If predictive performance is what is really important, then you are probably better off not doing any feature selection at all and use regularized logistic regression instead (c.f. ridge regression). In fact if predictive performance was what was of primary importance, I would use bagged regularized logistic regression as a sort of "belt-and-braces" strategy for avoiding over-fitting a small dataset. Millar in his book on subset selection in regression gives pretty much that advice in the appendix, and I have found it to be excellent advice for problems with lots of features and not very many observations.

If understanding the data is important, then there is no need for the model used to understand the data to be the same one used to make predictions. In that case, I would resample the data many times and look at the patterns of selected variables across samples to find which variables were informative (as mbq suggests, if feature selection is unstable, a single sample won't give the full picture), but I would still used the bagged regularized logistic regression model ensemble for predictions.

  • 1
    $\begingroup$ +1 for the pointer to regularized logistic regression. It's unclear how one could formally "look at patterns" when resampling the "data many times," though. That sounds a lot like data snooping and therefore seems likely to lead to frustration and error. $\endgroup$
    – whuber
    Dec 11, 2010 at 19:07
  • 5
    $\begingroup$ Feature selection when the selection is unstable will always be a recipe for frustration and error. Using only one sample cuts down on the frustration, but increases the likelihood of error as it encourages you to draw inferences about the relevant features for the problem based on what works best on the particular sample you look at - which is a form of over-fitting. The re-sampling gives you an idea of the uncertainty in the feature selection - which is often just as important. In this case we shouldn't draw any strong conclusions about the relevant features as there isn't enough data. $\endgroup$ Dec 11, 2010 at 20:42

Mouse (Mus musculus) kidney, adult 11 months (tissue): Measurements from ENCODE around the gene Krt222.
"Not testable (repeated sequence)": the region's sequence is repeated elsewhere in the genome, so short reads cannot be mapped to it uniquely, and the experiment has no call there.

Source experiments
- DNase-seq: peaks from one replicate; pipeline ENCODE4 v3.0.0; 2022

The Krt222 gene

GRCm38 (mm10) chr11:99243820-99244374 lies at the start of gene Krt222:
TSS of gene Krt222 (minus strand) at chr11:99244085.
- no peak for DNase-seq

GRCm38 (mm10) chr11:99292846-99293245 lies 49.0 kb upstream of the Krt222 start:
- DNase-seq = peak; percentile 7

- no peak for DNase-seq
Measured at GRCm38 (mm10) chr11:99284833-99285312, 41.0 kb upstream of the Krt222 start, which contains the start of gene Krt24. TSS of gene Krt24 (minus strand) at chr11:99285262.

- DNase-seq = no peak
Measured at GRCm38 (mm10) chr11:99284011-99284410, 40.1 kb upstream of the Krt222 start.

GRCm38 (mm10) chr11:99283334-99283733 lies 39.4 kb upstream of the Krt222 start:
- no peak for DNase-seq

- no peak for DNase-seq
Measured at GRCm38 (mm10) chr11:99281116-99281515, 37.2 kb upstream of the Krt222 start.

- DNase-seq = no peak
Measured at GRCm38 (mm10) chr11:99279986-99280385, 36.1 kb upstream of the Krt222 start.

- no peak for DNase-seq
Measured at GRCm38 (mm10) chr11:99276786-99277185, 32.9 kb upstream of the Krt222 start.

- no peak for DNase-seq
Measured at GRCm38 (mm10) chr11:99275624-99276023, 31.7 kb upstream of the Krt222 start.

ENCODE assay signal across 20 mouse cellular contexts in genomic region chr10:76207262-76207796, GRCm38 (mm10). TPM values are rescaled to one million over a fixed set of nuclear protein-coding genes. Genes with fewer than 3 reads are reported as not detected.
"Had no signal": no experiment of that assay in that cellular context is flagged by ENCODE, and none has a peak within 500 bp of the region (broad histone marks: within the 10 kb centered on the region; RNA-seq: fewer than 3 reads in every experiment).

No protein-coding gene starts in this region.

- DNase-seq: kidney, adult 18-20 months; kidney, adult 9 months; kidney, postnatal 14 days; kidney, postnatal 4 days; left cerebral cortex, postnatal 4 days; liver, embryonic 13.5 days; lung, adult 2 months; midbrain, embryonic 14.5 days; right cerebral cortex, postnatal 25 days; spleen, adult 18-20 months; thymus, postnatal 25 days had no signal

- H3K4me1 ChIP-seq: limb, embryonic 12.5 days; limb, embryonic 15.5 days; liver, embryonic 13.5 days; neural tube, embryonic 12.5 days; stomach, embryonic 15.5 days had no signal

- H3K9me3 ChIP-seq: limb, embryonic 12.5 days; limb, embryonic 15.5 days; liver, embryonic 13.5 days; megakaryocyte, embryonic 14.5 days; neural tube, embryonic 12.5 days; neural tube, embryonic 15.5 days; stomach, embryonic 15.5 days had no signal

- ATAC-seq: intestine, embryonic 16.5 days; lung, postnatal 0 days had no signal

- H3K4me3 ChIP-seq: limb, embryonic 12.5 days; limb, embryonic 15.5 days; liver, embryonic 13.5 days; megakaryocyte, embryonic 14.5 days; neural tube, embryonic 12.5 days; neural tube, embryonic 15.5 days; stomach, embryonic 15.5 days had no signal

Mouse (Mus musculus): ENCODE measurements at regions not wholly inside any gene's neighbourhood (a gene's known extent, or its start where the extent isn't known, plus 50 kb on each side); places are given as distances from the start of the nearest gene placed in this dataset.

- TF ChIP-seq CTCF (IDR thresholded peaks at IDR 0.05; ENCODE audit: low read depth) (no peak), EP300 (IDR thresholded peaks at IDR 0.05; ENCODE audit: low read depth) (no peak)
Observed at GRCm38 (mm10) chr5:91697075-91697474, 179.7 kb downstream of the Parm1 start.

• $\begingroup$ Good point; I hate when people only count mean from resampling, it's such a waste. $\endgroup$
    – user88
    Dec 11, 2010 at 23:38

In general, there are two problems of feature selection:

  • minimal optimal, where you seek for smallest set of variables that give you the smallest error
  • all relevant, where you seek for all variables relevant in a problem

The convergence of predictor selection is in a domain of the all relevant problem, which is hell hard and thus requires much more powerful tools than logistic regression, heavy computations and a very careful treatment.

But it seems you are doing the first problem, so you shouldn't worry about this. I can generally second whuber's answer, but I disagree with the claim that you should drop resampling -- here it won't be a method to stabilize feature selection, but nevertheless it will be a simulation for estimating performance of a coupled feature selection + training, so will give you an insight in confidence of your accuracy.

  • $\begingroup$ +1 I worry that lots of resampling will only be confusing and misleading. Resampling in a controlled way, via cross validation or a hold-out sample for verification, obviously is not problematic. $\endgroup$
    – whuber
    Dec 11, 2010 at 19:08

You might glance at the paper Stability Selection by Meinshausen and Buhlmann in J R Statist. Soc B (2010) 72 Part 4, and the discussion after it. They consider what happens when you repeatedly divide your set of data points at random into two halves and look for features in each half. By assuming that what you see in a one half is independent of what you see in the matching other half you can prove bounds on the expected number of falsely selected variables.


Don't use stepwise! See my paper